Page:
Study Guide

The Reivers Women and Femininity

By William Faulkner

Women and Femininity

"I never knew any ladies anywhere that wasn't trying to make somebody take a bath." (5.36)

Before his adventures into the world of brothels, Lucius's understanding of women's roles is confined to what he knows of his mother. The novel doesn't really give us any archetypes besides mothers and prostitutes, but Faulkner does have some fun here, and he refrains from serving up stereotypes.

"By the time you've known Miss Reba a few hours longer, you'll find out you don't learned something else about ladies too: that when she suggests you do something, it's a good idea to do it while you're still deciding whether you're going to or not." (5.37)

Basically, what Miss Corrie is explaining to Lucius is that Miss Reba is the matriarch of the brothel. Lucius may come from a patriarchal society, with Boss Priest in charge and all, but things are run a little differently in this Memphis brothel, and he'd better get used to it.

Because Miss Reba was still fighting. Because women are wonderful. They can bear anything because they are wise enough to know that all you have to do with grief and trouble is just go on through them and come out on the other side. I think they can do this because they not only decline to dignify physical pain by taking it seriously, they have no sense of shame at the idea of being knocked out. She didn't quit, even then. (5.80)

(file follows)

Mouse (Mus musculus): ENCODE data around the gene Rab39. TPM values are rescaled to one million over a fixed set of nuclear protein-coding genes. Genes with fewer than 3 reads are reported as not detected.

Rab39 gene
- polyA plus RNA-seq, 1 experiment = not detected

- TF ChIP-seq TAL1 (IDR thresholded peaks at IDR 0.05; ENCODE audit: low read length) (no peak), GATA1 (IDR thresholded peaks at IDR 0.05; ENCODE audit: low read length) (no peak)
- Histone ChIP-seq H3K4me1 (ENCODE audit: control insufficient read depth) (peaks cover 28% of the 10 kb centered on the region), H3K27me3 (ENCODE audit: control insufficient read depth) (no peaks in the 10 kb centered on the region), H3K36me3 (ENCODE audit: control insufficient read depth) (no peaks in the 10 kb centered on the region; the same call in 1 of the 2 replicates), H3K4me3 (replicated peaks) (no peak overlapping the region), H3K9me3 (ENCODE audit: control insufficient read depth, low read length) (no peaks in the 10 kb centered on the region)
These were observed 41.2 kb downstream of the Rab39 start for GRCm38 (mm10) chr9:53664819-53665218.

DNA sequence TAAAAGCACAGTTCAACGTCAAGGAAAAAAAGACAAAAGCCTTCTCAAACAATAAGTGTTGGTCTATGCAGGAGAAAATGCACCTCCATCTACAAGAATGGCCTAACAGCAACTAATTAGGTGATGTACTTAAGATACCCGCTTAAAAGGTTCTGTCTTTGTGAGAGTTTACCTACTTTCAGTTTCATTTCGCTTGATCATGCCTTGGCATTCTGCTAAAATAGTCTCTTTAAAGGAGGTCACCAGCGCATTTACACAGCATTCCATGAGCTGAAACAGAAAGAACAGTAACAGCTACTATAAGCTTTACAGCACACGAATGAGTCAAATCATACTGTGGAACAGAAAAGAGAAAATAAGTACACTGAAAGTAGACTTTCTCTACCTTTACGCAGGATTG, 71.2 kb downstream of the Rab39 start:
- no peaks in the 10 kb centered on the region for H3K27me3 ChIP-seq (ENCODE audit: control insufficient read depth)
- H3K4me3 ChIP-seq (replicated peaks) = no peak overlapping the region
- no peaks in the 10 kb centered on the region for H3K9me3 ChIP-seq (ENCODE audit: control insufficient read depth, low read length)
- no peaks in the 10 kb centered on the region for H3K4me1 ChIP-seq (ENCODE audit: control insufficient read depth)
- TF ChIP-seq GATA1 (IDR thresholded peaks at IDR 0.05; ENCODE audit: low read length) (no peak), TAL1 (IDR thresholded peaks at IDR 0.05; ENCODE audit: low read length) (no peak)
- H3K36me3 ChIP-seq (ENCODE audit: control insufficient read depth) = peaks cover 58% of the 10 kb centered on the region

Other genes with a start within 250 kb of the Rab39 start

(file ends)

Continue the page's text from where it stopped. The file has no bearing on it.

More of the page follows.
Miss Reba has had enough of Mr. Binfold's derogatory comments. Like a boxer in a ring, she doesn't stop fighting, even against the biggest bully of them all. This may be a patriarchal society, but the men sure have another thing coming to them if they think these women can be pushed around without a fight.

"You fought because of me. I've had people—drunks—fighting over me, but you're the first one ever fought for me. I aint used to it, you see. That's why I dont know what to do about it" (7.103)

Miss Corrie thanks Lucius for standing up for her when Otis objectifies her. She also doesn't know how to thank him, because she's never had anyone do that for her, much less a boy like Lucius. Um, Boon? We think it's time for you to step it up.

"God damn it, she's a whore, cant she understand that? She's in the paid business of belonging to me exclusive the minute she sets her foot where I'm at like I'm in the paid business of belonging to Boss and Mr Maury exclusive the minute I set my foot where they're at. But now she's done quit. For private reasons. She cant no more. She aint got no more private rights to quit without my say-so too than I got to quit without Boss's and Mr Maury's say-so too." (9.37)

Boon is frustrated that Miss Corrie has chosen <em>now</em> to quit prostitution. After all, he did come all the way to Memphis, Tennessee from Jefferson, Mississippi just to see her. Ahem, "see" her. <em>Can't she wait until after he leaves to make such a drastic life decision?</em> That's what he seems to be thinking. It seems that although Lucius's perceptions of women have evolved throughout his adventures, Boon's still clinging to a very patriarchal view of women's roles.